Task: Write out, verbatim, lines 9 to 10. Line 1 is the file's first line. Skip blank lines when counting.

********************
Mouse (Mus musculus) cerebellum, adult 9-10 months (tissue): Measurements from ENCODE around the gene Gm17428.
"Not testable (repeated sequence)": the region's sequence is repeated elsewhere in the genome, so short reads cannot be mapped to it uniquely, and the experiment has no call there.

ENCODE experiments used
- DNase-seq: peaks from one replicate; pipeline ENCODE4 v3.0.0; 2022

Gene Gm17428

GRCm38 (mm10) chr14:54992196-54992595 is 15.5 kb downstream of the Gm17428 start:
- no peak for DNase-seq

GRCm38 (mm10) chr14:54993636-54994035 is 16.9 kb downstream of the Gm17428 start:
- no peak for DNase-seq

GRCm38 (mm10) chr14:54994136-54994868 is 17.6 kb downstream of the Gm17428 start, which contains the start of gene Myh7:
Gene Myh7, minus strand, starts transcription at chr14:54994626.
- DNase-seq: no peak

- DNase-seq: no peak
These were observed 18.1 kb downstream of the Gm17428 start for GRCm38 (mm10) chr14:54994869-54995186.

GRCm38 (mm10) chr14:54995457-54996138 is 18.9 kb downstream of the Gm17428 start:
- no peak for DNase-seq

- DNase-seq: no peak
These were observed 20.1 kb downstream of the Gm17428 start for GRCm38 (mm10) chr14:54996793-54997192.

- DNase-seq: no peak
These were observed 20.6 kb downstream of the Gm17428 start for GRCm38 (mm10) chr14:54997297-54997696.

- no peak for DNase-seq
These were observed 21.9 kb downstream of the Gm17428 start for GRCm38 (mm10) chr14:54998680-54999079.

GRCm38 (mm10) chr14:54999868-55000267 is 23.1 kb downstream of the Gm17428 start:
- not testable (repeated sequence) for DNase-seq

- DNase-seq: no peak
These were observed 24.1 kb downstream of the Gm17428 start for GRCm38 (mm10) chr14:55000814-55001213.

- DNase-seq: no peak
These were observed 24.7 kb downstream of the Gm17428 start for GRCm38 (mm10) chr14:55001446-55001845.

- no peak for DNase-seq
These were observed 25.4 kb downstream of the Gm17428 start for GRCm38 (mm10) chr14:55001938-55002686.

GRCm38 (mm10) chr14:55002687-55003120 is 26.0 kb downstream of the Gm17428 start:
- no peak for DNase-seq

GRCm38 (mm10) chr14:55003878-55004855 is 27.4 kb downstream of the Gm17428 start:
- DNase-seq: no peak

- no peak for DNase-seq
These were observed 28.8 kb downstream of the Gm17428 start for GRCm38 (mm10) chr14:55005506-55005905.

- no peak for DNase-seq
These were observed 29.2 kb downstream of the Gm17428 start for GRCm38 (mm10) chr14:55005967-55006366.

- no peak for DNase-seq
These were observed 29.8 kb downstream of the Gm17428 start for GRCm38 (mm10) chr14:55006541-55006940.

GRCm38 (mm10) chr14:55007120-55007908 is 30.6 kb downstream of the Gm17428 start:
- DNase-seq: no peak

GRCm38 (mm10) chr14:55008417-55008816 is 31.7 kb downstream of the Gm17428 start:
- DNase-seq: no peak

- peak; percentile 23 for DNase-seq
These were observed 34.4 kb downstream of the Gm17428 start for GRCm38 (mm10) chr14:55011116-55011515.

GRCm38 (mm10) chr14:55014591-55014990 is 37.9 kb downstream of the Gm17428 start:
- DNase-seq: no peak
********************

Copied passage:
- no peak for DNase-seq

GRCm38 (mm10) chr14:54994136-54994868 is 17.6 kb downstream of the Gm17428 start, which contains the start of gene Myh7: